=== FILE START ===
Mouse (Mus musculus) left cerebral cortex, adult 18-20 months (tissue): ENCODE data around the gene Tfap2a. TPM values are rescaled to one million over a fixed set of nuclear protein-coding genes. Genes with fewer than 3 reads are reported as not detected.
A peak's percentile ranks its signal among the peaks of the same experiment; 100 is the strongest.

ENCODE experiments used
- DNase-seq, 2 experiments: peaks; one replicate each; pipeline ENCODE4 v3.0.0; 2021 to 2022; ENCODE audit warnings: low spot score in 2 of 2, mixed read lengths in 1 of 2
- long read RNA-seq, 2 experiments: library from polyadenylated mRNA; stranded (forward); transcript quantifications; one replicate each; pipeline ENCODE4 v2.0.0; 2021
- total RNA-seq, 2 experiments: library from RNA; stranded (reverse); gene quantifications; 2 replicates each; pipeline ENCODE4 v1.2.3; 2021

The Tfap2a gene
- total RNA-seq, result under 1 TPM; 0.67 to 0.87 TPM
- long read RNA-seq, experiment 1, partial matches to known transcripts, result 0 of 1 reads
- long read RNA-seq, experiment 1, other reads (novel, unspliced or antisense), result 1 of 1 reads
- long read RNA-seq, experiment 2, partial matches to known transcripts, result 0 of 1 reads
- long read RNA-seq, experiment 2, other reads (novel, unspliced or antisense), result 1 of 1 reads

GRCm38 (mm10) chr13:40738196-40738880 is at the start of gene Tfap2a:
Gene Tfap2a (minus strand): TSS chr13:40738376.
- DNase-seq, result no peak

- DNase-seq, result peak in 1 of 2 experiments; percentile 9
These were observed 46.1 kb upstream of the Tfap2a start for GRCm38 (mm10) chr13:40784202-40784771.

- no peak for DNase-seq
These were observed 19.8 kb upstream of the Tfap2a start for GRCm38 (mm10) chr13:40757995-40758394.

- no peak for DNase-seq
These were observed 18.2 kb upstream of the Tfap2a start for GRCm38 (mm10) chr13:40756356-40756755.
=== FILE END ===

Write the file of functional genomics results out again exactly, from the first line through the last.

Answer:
Mouse (Mus musculus) left cerebral cortex, adult 18-20 months (tissue): ENCODE data around the gene Tfap2a. TPM values are rescaled to one million over a fixed set of nuclear protein-coding genes. Genes with fewer than 3 reads are reported as not detected.
A peak's percentile ranks its signal among the peaks of the same experiment; 100 is the strongest.

ENCODE experiments used
- DNase-seq, 2 experiments: peaks; one replicate each; pipeline ENCODE4 v3.0.0; 2021 to 2022; ENCODE audit warnings: low spot score in 2 of 2, mixed read lengths in 1 of 2
- long read RNA-seq, 2 experiments: library from polyadenylated mRNA; stranded (forward); transcript quantifications; one replicate each; pipeline ENCODE4 v2.0.0; 2021
- total RNA-seq, 2 experiments: library from RNA; stranded (reverse); gene quantifications; 2 replicates each; pipeline ENCODE4 v1.2.3; 2021

The Tfap2a gene
- total RNA-seq, result under 1 TPM; 0.67 to 0.87 TPM
- long read RNA-seq, experiment 1, partial matches to known transcripts, result 0 of 1 reads
- long read RNA-seq, experiment 1, other reads (novel, unspliced or antisense), result 1 of 1 reads
- long read RNA-seq, experiment 2, partial matches to known transcripts, result 0 of 1 reads
- long read RNA-seq, experiment 2, other reads (novel, unspliced or antisense), result 1 of 1 reads

GRCm38 (mm10) chr13:40738196-40738880 is at the start of gene Tfap2a:
Gene Tfap2a (minus strand): TSS chr13:40738376.
- DNase-seq, result no peak

- DNase-seq, result peak in 1 of 2 experiments; percentile 9
These were observed 46.1 kb upstream of the Tfap2a start for GRCm38 (mm10) chr13:40784202-40784771.

- no peak for DNase-seq
These were observed 19.8 kb upstream of the Tfap2a start for GRCm38 (mm10) chr13:40757995-40758394.

- no peak for DNase-seq
These were observed 18.2 kb upstream of the Tfap2a start for GRCm38 (mm10) chr13:40756356-40756755.